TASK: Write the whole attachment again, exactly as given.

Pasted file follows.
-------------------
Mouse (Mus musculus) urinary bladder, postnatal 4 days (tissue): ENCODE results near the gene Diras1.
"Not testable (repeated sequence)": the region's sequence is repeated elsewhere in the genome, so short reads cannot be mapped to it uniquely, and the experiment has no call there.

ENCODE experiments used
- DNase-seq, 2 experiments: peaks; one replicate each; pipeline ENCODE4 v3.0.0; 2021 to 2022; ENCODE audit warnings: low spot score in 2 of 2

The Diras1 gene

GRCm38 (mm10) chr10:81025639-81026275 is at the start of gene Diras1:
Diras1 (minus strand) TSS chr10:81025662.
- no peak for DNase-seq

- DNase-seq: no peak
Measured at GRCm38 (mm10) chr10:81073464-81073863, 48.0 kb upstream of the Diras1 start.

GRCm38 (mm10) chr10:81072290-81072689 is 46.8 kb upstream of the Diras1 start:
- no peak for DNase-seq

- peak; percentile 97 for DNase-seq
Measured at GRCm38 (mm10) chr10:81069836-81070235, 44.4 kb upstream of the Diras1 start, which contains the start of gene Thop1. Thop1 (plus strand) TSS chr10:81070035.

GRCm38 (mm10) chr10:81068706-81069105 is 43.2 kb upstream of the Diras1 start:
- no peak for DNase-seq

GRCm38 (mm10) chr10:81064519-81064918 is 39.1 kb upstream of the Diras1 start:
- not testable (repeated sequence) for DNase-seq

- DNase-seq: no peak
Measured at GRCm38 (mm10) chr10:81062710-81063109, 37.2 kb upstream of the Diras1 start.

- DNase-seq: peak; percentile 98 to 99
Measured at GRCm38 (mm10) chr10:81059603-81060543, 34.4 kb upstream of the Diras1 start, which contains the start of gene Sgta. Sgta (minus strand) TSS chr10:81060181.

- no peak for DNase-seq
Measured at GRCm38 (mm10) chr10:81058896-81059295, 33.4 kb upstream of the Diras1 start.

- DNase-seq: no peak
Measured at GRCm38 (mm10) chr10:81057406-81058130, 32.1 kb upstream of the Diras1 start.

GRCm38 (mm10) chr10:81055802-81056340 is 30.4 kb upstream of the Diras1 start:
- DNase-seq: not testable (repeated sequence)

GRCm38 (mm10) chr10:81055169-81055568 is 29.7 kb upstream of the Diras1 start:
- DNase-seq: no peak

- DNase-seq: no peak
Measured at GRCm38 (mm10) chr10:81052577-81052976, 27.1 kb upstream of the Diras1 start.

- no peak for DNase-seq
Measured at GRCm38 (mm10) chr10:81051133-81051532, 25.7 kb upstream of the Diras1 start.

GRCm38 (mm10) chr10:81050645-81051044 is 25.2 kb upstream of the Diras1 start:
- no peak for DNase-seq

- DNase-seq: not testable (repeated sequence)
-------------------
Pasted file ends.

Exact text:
Mouse (Mus musculus) urinary bladder, postnatal 4 days (tissue): ENCODE results near the gene Diras1.
"Not testable (repeated sequence)": the region's sequence is repeated elsewhere in the genome, so short reads cannot be mapped to it uniquely, and the experiment has no call there.

ENCODE experiments used
- DNase-seq, 2 experiments: peaks; one replicate each; pipeline ENCODE4 v3.0.0; 2021 to 2022; ENCODE audit warnings: low spot score in 2 of 2

The Diras1 gene

GRCm38 (mm10) chr10:81025639-81026275 is at the start of gene Diras1:
Diras1 (minus strand) TSS chr10:81025662.
- no peak for DNase-seq

- DNase-seq: no peak
Measured at GRCm38 (mm10) chr10:81073464-81073863, 48.0 kb upstream of the Diras1 start.

GRCm38 (mm10) chr10:81072290-81072689 is 46.8 kb upstream of the Diras1 start:
- no peak for DNase-seq

- peak; percentile 97 for DNase-seq
Measured at GRCm38 (mm10) chr10:81069836-81070235, 44.4 kb upstream of the Diras1 start, which contains the start of gene Thop1. Thop1 (plus strand) TSS chr10:81070035.

GRCm38 (mm10) chr10:81068706-81069105 is 43.2 kb upstream of the Diras1 start:
- no peak for DNase-seq

GRCm38 (mm10) chr10:81064519-81064918 is 39.1 kb upstream of the Diras1 start:
- not testable (repeated sequence) for DNase-seq

- DNase-seq: no peak
Measured at GRCm38 (mm10) chr10:81062710-81063109, 37.2 kb upstream of the Diras1 start.

- DNase-seq: peak; percentile 98 to 99
Measured at GRCm38 (mm10) chr10:81059603-81060543, 34.4 kb upstream of the Diras1 start, which contains the start of gene Sgta. Sgta (minus strand) TSS chr10:81060181.

- no peak for DNase-seq
Measured at GRCm38 (mm10) chr10:81058896-81059295, 33.4 kb upstream of the Diras1 start.

- DNase-seq: no peak
Measured at GRCm38 (mm10) chr10:81057406-81058130, 32.1 kb upstream of the Diras1 start.

GRCm38 (mm10) chr10:81055802-81056340 is 30.4 kb upstream of the Diras1 start:
- DNase-seq: not testable (repeated sequence)

GRCm38 (mm10) chr10:81055169-81055568 is 29.7 kb upstream of the Diras1 start:
- DNase-seq: no peak

- DNase-seq: no peak
Measured at GRCm38 (mm10) chr10:81052577-81052976, 27.1 kb upstream of the Diras1 start.

- no peak for DNase-seq
Measured at GRCm38 (mm10) chr10:81051133-81051532, 25.7 kb upstream of the Diras1 start.

GRCm38 (mm10) chr10:81050645-81051044 is 25.2 kb upstream of the Diras1 start:
- no peak for DNase-seq

- DNase-seq: not testable (repeated sequence)